The headline inflation rate has been sub-1% for 71 successive months, so wage growth of 4.1% y/y translates into a material advance in living standards in Ireland. However, were this rate of wage growth to persist it then would likely have ominous implications for competitiveness.
Pound boosted as delay/referendum hopes rise
News late yesterday provided support to the pound as the two big stories seemingly lowered the perceived threat of a no-deal Brexit whilst also raising the possibility of the Brexit decision being reversed in its entirety. Various news sources were reporting last night that UK Prime Minister Theresa May would look to take the initiative and pave the way for a Brexit extension herself, if her Brexit deal is not backed in a “meaningful vote” on/by 12 March. This shift in position, looks to try and stem a rebellion from pro-remain MPs within her government ranks whilst also seeking to arm-twist the Eurosceptic ERG grouping to back her deal in the 12 March vote, given that they would see a delay to Brexit as particularly unwelcome. Note that there is no detail at this stage on what length of delay the PM might seek, though an amendment led by Simon Hart, a Tory backbencher, proposing a delay of eight weeks looks to be a key focus. A short delay such as this would look to be less politically damaging to the PM, who has so far insisted a delay would be avoided altogether.
The second piece of news was that the Labour party announced that it would back a new referendum on whether to leave the EU. Here Labour is expected to put forward an amendment today proposing a 5-point “alternative plan” for Brexit. It is then thought that if, as is likely, that plan is rejected by the House of Commons on Wednesday, the party will support a second referendum going forward. Note that the PM gives a statement in Parliament today, ahead of tomorrow’s vote on this progress update statement. Sterling is firmer against both the USD and the euro this morning.
Fed chief semi-annual testimony to Senate
The Fed have lead the way in policy normalisation over the last few years, but following a wobble in equity markets in December, and some weaker than expected data points since the start of the year, the Fed are now firmly in wait and see mode. The US have gone from the most likely (of the Fed, ECB and BoE) to hike rates in 2019 in early December, to now being viewed as the least likely according to market expectations. While the Fed’s own expectations (the dotplot) still suggests 2 rates hikes are a possibility, Mr Powell’s testimony to the Senate Banking committee could help guide markets as to whether this is likely to be reviewed lower or not when the Fed next meet on 20 March.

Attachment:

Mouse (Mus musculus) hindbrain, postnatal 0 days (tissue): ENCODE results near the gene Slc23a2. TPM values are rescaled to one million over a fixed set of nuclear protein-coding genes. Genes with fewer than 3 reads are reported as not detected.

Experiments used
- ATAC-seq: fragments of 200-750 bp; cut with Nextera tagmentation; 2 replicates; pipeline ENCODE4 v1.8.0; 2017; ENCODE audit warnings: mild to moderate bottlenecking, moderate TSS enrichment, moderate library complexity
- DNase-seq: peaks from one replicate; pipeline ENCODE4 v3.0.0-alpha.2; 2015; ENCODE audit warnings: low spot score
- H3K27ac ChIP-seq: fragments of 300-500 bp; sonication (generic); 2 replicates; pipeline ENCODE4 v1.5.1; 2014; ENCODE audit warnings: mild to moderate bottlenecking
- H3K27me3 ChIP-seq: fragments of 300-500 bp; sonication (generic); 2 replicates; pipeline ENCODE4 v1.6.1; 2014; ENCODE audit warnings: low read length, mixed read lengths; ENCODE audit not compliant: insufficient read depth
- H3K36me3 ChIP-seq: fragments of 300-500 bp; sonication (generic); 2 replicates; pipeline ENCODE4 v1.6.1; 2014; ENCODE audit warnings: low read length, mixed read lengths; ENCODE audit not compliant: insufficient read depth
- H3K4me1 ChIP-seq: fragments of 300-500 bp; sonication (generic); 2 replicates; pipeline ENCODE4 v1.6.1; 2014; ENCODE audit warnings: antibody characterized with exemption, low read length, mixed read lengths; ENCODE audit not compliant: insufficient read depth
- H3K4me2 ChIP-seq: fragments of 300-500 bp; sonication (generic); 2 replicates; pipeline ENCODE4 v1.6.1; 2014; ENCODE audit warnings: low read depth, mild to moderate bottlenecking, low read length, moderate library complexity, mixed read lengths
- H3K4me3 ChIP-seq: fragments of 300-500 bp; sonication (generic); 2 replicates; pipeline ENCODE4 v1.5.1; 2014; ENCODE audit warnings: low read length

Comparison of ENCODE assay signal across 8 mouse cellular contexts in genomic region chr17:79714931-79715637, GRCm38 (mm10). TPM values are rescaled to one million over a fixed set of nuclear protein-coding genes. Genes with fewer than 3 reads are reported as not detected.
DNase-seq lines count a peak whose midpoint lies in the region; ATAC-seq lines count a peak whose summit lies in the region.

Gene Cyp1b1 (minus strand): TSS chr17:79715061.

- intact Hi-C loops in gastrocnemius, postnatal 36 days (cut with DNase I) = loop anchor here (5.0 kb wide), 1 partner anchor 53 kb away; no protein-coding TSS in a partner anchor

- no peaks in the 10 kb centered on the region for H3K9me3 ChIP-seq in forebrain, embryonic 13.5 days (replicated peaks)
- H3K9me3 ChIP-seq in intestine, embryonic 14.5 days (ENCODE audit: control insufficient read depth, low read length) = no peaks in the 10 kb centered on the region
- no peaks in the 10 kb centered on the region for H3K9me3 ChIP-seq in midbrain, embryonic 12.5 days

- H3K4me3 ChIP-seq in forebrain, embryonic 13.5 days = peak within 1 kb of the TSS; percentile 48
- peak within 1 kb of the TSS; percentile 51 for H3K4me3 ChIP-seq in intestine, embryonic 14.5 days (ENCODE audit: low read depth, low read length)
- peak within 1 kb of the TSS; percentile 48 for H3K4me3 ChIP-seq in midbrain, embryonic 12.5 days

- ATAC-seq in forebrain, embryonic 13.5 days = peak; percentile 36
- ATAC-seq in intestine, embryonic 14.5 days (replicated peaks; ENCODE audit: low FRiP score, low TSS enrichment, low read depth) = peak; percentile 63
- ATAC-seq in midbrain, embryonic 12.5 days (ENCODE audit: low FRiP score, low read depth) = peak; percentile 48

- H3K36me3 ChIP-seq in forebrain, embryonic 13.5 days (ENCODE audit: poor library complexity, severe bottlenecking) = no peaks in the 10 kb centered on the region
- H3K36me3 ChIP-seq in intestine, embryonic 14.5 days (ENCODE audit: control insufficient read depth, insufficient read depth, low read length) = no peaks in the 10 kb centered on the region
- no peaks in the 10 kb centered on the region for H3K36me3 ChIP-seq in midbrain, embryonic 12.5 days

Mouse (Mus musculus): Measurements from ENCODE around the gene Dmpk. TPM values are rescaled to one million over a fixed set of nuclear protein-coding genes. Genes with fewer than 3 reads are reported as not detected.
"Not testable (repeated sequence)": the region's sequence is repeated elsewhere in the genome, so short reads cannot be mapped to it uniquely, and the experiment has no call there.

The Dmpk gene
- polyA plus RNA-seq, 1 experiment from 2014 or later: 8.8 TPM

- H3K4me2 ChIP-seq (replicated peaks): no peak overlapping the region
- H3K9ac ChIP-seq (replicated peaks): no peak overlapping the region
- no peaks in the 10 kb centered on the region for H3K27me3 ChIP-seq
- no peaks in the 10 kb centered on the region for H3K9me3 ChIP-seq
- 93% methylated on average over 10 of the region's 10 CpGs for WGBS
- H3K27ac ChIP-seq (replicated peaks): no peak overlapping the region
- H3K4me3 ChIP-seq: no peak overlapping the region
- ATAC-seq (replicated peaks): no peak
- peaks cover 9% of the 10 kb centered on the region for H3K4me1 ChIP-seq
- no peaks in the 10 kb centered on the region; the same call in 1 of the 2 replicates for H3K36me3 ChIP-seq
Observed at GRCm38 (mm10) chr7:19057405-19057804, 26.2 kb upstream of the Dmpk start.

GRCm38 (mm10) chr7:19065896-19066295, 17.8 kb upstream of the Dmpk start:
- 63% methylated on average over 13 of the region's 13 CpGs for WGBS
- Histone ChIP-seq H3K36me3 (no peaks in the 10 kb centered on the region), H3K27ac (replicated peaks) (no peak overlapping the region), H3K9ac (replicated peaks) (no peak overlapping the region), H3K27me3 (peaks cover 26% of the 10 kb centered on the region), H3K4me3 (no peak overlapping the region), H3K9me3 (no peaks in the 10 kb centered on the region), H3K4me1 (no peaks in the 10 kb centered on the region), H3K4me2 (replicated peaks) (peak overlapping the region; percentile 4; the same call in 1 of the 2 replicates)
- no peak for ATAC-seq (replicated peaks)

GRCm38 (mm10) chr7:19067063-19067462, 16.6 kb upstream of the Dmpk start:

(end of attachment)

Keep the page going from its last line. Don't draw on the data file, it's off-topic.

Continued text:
Central bank expectations in flux
As mentioned above, rate hike expectations in the US, UK & Europe have completely turned on their head in the past 6 months. Both the Fed and ECB’s are now no longer expected to hike rates in 2019, leaving the bank of England as the most likely to hike rates next, despite the looming uncertainty of Brexit. With uncertainty surrounding all major economies, central bank policies are in flux across the board. In the Eurozone, where economic data has been hit the hardest recently, expectations for a rate hike have drifted from H1 2019, to the second half of this year, and now not expected to hike rates until 2020, although recently calls for a rate hike have been building momentum. In the US, outlook has shifted between a hike, no change and a cut on an almost weekly basis since the start of the year. Meanwhile in the UK, where Inflation has been running above 2.5% for the past 2 years, and with record employment data, the decision to hike rates would be the most obvious if not for the uncertainty associated with Brexit.
Central bank speakers are out in force today, which may help provide some clarity to the outlook. In addition to the Fed’s testimony to the Senate and House today and tomorrow, Bank of England policy makers (Carney, Ramsden, Vlieghe and Haskel) have the UK equivalent, appearing before a Treasury Committee hearing to discuss the recent inflation report. In Europe, we hear from ECB members Coeure, Visco, Hernandez de Cos, Mersch, and our own Philip Lane.
09.30 EU ECB’s Lane speaking
10.00 UK BoE’s Carney and Ramsden at Treasury Committee
14.30 EU ECB’s Mersch speaking
15.00 US Richmond Fed Manufacturing survey
15.00 US Consumer confidence